Search Perl pages
Professions, Sciences, Humanities, Business, ...
Text-based, GUI, Audio, Video, Keyboards, Mouse, Images,...
Conversions, tests, processing, manipulation,...
Integer, Floating point, Matrix, Statistics, Boolean, ...
Algorithms, Memory, Process control, Debugging, ...
Data storage, Integrity, Encryption, Compression, ...
Networks, protocols, Interprocess, Remote, Client Server, ...
Timing, Calendar and Clock, Audio, Video, Printer, Controls...
Management, Filtering, File & Directory access, Viewers, ...
Next: Why isn't my octal data interpreted correctly?
Internally, your computer represents floating-point numbers in binary.
Floating-point numbers read in from a file, or appearing as literals in
your program, are converted from their decimal floating-point
representation (eg, 19.95) to the internal binary representation.
However, 19.95 can't be precisely represented as a binary floating-point
number, just like 1/3 can't be exactly represented as a decimal
floating-point number. The computer's binary representation of 19.95,
therefore, isn't exactly 19.95.
When a floating-point number gets printed, the binary floating-point
representation is converted back to decimal. These decimal numbers are
displayed in either the format you specify with
the current output format for numbers (see $# if you use print.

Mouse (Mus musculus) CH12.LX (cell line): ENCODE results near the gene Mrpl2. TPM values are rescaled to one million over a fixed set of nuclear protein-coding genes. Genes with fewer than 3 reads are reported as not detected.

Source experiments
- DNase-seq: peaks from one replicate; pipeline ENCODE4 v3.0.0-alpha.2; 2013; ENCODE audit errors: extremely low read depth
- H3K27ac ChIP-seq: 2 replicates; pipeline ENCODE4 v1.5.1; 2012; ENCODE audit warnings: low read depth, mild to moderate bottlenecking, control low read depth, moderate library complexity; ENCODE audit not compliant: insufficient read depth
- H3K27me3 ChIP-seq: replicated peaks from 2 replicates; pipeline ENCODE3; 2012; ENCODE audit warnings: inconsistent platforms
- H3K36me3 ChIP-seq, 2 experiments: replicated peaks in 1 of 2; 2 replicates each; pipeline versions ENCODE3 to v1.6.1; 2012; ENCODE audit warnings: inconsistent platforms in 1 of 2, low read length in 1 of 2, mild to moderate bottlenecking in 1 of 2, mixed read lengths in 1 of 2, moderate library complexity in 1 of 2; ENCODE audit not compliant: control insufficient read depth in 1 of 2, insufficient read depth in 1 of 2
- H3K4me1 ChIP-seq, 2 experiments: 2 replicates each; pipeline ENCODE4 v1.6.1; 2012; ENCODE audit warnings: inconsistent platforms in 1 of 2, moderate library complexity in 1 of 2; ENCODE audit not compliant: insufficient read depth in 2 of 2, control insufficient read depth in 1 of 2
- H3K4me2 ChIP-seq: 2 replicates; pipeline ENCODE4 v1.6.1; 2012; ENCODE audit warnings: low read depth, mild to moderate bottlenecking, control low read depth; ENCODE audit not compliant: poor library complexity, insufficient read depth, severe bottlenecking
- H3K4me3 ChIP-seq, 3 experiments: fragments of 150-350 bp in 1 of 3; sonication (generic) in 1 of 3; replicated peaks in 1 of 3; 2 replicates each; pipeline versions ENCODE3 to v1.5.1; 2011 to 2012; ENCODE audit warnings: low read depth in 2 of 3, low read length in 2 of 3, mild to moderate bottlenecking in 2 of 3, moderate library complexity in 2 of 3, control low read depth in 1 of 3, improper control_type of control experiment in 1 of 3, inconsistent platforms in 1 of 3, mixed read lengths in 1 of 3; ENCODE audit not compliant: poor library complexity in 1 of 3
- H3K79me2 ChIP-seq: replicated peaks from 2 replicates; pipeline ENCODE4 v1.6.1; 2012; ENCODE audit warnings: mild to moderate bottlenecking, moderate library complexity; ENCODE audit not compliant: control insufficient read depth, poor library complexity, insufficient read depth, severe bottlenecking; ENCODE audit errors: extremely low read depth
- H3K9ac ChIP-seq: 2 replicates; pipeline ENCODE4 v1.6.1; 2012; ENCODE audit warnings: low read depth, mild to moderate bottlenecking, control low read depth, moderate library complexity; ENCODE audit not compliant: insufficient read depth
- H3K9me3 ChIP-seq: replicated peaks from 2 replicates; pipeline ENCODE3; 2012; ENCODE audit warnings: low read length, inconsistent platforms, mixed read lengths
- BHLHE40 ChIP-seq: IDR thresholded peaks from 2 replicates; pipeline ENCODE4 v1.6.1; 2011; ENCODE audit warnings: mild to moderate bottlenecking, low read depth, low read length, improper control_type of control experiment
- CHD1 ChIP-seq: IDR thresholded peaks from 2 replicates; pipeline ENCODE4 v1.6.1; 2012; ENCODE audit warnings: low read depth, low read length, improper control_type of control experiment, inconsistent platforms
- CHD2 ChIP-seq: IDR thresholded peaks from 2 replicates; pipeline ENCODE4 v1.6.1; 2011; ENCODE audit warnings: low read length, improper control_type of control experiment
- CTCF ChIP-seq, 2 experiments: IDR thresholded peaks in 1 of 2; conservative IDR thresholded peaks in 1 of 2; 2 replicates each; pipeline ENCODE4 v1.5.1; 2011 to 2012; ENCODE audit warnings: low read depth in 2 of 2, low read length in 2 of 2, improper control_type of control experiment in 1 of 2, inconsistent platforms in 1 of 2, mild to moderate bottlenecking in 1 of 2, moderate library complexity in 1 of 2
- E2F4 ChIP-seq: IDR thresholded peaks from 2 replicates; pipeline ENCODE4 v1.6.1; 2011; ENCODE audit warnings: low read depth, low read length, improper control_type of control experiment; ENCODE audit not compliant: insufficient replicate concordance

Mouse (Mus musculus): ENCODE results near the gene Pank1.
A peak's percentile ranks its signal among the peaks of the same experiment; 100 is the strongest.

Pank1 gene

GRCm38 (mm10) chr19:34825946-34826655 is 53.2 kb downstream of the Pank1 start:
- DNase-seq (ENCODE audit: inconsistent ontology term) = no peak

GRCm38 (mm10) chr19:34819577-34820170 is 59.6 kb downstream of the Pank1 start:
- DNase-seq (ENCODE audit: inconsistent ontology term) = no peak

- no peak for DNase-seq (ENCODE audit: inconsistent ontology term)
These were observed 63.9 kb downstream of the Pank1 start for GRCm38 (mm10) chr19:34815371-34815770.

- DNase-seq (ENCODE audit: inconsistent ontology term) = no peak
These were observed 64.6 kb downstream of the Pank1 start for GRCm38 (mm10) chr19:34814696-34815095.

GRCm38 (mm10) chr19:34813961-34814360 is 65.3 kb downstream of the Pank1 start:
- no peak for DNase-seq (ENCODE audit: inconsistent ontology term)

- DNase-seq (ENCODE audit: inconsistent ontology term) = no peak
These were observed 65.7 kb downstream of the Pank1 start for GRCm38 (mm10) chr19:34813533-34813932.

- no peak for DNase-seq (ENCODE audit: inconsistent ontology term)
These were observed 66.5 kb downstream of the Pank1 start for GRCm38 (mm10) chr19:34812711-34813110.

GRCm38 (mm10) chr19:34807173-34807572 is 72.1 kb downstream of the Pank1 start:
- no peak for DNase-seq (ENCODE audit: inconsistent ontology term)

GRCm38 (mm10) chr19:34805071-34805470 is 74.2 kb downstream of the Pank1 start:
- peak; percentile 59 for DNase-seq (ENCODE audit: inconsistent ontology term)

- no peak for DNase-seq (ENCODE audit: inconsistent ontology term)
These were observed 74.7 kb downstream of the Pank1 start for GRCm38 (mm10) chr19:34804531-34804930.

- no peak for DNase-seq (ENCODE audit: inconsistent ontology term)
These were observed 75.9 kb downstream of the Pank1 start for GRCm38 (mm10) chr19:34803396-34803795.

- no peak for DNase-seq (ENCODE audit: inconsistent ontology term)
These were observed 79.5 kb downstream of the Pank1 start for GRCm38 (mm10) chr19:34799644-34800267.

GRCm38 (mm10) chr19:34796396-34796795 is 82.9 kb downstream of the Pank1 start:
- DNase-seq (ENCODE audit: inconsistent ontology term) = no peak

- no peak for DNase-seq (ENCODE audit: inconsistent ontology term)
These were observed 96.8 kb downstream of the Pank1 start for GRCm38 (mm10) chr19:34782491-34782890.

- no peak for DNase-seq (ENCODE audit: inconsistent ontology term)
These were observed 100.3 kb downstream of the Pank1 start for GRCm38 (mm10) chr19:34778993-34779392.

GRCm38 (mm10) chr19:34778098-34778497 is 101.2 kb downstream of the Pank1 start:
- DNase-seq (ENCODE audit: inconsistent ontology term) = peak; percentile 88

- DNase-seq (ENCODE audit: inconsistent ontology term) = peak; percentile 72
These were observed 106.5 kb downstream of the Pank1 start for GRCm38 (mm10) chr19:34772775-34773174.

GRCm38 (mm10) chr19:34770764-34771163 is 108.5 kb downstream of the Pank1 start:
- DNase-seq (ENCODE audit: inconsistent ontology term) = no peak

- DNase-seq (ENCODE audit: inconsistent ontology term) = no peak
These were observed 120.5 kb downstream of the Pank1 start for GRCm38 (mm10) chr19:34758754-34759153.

$# has a different default value in Perl5 than it did in Perl4. Changing
$# yourself is deprecated.
This affects all computer languages that represent decimal floating-point numbers in binary,
not just Perl. Perl provides arbitrary-precision decimal numbers with the
Math::BigFloat module (part of the standard Perl distribution), but
mathematical operations are consequently slower.
To get rid of the superfluous digits, just use a format (eg,
printf("%.2f", 19.95)) to get the required precision.
Source: Perl FAQ: Data Manipulation
Copyright: Copyright (c) 1997 Tom Christiansen and Nathan Torkington.
Previous: Data: Numbers
(Corrections, notes, and links courtesy of RocketAware.com)
Up to: Floating point math
Search | About | Comments | Submit Path: RocketAware > Perl >
RocketAware.com is a service of Mib Software
Copyright 2000, Forrest J. Cavalier III. All Rights Reserved.
We welcome submissions and comments